Abstention or intervention

After the victory by the Lindsey wildcat strike, James Turley draws some lessons

Let us begin with the story so far. On January 28, 800 workers at Lindsey oil refinery in Killingholme walked out illegally. They were protesting against the ‘dumping’ of 200 workers of Italian and Portuguese origin in order to fulfil a construction contract at the Total-owned site.

The contractor had hoped to undercut the labour standards (whether de jure or de facto) in the British construction industry in accordance with rights enshrined by two key European Court of Justice decisions, known as Viking and Laval. The walkout spread to energy industry sites throughout the country, from Plymouth to Grangemouth, involving many thousands of workers.

The Lindsey workers are now back at work, after it was announced that 102 of the 198 jobs for skilled engineering workers, originally to be supplied by the Italian subcontractor, IREM, would now be taken by local labour. Elsewhere, the walkouts are continuing, notably at Staythorpe in Nottinghamshire, where a brand new power station is under construction with key work being carried out by Alstom. It has subcontracted gangs of mainly Spanish and Polish workers - who are on a flat hourly rate, thus once again undercutting agreements negotiated with the trade unions.

From the off, the presence of the chauvinist slogan ‘British jobs for British workers’ around the strikes complicated things. At least for outsiders. Enthusiastically taken up by the rightwing press to bash the Labour government and push the bigoted bilge it typically provides for petty bourgeois consumption. The flipside was that some on the far left took an abstentionist or even oppositional position to the strikes. We were left in the bizarre situation where the Daily Express supported a strike and the Trotskyist Workers Power opposed it.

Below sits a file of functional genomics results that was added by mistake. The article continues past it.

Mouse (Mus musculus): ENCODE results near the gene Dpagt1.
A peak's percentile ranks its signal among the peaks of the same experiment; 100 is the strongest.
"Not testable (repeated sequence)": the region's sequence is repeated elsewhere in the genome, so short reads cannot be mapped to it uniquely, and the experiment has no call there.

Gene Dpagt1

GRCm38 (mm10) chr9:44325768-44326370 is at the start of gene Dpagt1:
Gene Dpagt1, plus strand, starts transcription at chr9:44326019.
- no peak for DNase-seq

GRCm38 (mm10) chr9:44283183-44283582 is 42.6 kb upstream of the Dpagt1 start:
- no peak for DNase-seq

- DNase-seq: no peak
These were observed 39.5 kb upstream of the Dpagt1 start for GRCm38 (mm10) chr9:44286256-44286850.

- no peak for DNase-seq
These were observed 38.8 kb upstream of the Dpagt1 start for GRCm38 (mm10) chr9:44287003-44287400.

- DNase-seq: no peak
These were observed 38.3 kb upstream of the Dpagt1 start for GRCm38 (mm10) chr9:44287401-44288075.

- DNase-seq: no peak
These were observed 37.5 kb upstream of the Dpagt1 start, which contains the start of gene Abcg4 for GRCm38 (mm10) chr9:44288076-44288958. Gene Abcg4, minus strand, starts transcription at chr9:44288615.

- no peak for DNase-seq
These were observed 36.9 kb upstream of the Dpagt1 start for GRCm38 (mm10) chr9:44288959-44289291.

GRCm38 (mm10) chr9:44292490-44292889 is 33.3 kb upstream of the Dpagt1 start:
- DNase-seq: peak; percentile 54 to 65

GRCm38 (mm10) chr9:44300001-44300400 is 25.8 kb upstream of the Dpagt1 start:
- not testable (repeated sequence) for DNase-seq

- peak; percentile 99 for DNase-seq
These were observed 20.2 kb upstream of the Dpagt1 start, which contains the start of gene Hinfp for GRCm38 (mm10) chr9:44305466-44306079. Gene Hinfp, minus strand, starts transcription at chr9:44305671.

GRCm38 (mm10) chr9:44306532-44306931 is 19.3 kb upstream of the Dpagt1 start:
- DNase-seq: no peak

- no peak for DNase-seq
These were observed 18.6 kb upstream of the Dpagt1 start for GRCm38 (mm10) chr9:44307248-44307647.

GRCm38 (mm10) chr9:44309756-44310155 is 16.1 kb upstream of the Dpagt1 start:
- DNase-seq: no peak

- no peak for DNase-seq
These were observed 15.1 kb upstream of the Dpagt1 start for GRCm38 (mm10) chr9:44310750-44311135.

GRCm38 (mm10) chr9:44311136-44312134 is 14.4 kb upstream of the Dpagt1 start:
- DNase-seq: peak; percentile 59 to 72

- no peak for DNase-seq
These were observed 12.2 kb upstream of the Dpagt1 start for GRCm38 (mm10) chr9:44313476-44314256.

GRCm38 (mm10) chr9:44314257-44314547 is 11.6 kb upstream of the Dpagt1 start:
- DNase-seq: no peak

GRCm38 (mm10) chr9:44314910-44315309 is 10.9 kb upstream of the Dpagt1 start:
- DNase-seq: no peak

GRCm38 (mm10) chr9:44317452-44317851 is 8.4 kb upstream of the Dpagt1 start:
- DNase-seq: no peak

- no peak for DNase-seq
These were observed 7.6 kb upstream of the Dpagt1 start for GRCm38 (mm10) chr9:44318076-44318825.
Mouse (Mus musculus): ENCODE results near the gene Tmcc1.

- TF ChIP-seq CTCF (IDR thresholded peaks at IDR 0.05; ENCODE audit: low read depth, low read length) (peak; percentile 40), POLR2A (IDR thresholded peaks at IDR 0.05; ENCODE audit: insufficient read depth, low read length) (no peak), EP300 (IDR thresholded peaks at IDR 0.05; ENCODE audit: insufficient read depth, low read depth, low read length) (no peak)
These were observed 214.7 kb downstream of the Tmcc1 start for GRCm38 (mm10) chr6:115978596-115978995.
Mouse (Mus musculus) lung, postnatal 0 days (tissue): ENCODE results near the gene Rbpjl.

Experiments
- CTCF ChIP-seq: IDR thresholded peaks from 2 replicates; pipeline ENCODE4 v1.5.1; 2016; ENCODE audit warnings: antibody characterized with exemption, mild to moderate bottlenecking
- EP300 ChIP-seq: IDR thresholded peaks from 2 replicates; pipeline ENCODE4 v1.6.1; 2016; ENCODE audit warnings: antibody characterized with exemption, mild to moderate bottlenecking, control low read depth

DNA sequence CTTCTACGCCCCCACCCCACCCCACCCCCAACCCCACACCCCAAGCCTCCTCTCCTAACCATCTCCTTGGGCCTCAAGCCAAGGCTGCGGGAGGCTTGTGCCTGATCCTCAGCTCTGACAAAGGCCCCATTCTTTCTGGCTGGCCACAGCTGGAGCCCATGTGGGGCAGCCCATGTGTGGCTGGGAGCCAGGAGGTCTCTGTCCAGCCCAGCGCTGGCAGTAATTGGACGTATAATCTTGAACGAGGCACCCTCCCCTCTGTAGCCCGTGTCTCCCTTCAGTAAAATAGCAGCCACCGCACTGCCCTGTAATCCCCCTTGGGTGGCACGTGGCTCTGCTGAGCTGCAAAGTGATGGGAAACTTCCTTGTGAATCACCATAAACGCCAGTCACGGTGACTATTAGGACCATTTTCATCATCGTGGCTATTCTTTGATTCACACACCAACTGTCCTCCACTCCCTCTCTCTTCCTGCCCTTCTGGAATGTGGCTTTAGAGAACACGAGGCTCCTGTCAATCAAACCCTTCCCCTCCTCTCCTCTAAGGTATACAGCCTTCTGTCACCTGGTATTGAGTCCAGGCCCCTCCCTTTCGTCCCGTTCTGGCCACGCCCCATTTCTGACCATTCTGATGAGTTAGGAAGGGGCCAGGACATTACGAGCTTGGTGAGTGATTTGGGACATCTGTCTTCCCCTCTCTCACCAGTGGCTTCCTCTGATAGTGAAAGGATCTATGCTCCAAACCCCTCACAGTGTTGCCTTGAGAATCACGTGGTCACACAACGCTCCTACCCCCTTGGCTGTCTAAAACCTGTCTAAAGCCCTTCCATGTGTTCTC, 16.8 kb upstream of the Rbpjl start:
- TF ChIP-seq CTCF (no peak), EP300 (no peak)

As the action developed, it became clear that the slogan was more naive than chauvinist. Gordon Brown (in)famously offered it to the TUC congress in 2007 as a promise. For the most part, the strikers were simply throwing it back in his face (‘So this is how you intend to create British jobs for British workers?’) rather than giving it a malicious content (‘Send these foreigners home so we can have the jobs’). It lost prominence as the movement developed, and the leadership of the Lindsey workers - a six-strong committee - steered hard in the opposite direction. They steered hard enough that in Plymouth, at the Langage power plant, Polish workers proudly walked out alongside British comrades in solidarity with the Lindsey workers.

Eventually, when the committee drew up its demands, ‘British workers’ was completely absent; instead, the demands were all supportable and progressive trade-union positions:

It must be said at this point that the positive direction the strikes took is at least partially the work of the Socialist Party, whose Keith Gibson was elected onto the strike committee. Apparently fortuitously placed on the ground, the SP threw itself into the Lindsey dispute with gusto, and has vindicated the broad outlines of its analysis of the strikes. As a result, we have a fairly radical slate of demands (certainly more so than an ‘official’ GMB or Unite bureaucrat would have come up with); the chauvinists have been beaten back somewhat; and great efforts have been made to reach and organise the Italian workers with Italian-language literature (by no means an easy task: these workers live on barges moored at Grimsby, and are returned there during their lunch hour).